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Fed Expected to Leave Interest Rates as Is

September 28, 2000|Bridge News

Remember the Federal Reserve? Its policymakers meet on Tuesday, but Wall Street is paying the meeting little regard.

With the economy showing plenty of signs of slowing, the Fed is expected to leave interest rates unchanged.

Economists see virtually no chance of the Fed raising its key short-term interest rate, now 6.5%, at Tuesday's meeting.

Still, most analysts surveyed by Bridge News expect the Fed to keep warning that the risks remain tilted toward higher inflation.

Most economists see the Fed staying on hold the rest of the year.

The Bridge Poll of 21 economists taken Wednesday found that analysts pegged the odds of a rate hike at the Oct. 3 meeting at just 6%, little changed from the 7% odds economists gave when the last poll was taken on Sept. 1.

But 20 of the 21 economists polled expect the Fed to signal that the risks remain weighted toward higher inflation even as the economy is cooling down. The Fed has been warning all year that the risks to the economy remain on the upside, and it will not want to change its tune against a backdrop of rising oil prices and tight labor markets, economists said.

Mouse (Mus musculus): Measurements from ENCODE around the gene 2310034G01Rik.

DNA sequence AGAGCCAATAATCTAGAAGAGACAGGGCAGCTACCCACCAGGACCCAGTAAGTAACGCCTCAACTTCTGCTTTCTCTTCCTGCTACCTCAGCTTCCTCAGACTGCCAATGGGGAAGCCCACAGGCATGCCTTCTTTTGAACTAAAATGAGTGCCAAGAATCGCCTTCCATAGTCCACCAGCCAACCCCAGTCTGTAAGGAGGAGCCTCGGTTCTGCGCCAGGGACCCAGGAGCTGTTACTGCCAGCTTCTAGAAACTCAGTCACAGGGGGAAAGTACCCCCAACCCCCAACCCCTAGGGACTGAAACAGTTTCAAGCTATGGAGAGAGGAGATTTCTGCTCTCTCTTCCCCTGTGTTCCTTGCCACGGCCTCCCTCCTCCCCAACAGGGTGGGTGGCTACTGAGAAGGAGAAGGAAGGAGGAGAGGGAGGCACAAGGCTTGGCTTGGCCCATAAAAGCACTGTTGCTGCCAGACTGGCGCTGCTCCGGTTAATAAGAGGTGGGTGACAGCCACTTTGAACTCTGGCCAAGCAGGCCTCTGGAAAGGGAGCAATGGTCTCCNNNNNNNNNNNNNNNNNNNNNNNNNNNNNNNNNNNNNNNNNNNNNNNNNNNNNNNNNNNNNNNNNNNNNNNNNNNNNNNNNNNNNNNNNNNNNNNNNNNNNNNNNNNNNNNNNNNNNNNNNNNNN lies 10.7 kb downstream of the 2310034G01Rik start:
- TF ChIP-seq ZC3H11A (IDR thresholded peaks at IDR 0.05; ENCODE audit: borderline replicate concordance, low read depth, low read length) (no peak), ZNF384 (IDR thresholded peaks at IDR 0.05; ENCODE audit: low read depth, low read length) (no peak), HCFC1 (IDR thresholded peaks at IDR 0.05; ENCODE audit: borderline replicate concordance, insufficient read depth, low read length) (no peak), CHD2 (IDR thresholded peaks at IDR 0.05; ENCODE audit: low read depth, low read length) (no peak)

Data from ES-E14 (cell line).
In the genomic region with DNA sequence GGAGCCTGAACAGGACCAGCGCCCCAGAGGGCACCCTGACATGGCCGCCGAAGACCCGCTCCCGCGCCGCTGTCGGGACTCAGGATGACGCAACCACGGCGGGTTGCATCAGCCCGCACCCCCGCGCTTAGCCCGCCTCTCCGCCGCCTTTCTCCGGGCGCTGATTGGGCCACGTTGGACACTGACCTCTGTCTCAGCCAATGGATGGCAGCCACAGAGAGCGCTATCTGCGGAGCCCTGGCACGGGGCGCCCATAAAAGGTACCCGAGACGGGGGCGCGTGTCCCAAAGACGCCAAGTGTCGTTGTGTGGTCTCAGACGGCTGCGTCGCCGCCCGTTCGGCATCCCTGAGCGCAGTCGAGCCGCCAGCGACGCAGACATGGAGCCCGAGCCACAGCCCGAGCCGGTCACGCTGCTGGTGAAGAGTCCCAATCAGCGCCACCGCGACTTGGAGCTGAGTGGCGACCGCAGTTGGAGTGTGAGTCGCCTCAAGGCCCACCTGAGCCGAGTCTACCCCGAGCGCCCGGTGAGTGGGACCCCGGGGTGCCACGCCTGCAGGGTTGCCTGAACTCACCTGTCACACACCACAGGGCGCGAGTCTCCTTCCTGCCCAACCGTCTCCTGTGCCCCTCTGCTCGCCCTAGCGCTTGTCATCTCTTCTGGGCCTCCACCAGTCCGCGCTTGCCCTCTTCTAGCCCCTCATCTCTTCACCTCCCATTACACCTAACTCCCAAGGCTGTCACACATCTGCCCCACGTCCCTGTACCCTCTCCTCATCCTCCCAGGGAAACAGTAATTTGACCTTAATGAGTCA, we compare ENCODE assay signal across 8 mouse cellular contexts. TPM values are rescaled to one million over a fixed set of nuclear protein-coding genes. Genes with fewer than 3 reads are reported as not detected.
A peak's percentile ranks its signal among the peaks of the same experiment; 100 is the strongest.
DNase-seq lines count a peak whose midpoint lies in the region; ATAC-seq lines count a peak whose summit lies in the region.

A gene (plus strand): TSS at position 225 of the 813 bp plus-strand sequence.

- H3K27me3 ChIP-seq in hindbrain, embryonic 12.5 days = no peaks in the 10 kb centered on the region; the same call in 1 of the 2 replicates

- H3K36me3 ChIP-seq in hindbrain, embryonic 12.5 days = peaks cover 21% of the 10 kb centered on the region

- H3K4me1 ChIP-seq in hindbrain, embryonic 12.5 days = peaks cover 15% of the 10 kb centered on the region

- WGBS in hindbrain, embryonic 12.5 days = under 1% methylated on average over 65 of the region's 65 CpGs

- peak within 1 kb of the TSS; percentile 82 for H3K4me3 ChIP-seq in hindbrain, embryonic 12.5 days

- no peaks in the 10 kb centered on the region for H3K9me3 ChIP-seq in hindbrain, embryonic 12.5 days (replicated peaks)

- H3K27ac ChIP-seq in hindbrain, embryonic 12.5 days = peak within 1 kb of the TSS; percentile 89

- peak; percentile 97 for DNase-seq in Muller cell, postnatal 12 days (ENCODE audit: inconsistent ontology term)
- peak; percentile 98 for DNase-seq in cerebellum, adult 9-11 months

"The Fed is not going to want to take off the bias in that environment," said Ethan Harris, senior economist at Lehman Bros.

Paul Kasriel, chief domestic economist at Northern Trust Co., argued that inflation tends to be a lagging indicator, so even if growth is slowing, inflation is likely to pick up further, both for the overall and core measures.

The poll found economists see a 21% chance of the Fed raising rates at its Nov. 15 policy meeting if no rate change has happened by then.

Economists are more divided about the longer-term Fed outlook, with the poll finding analysts nearly evenly split about whether the Fed's next move will be a rate hike or rate cut.

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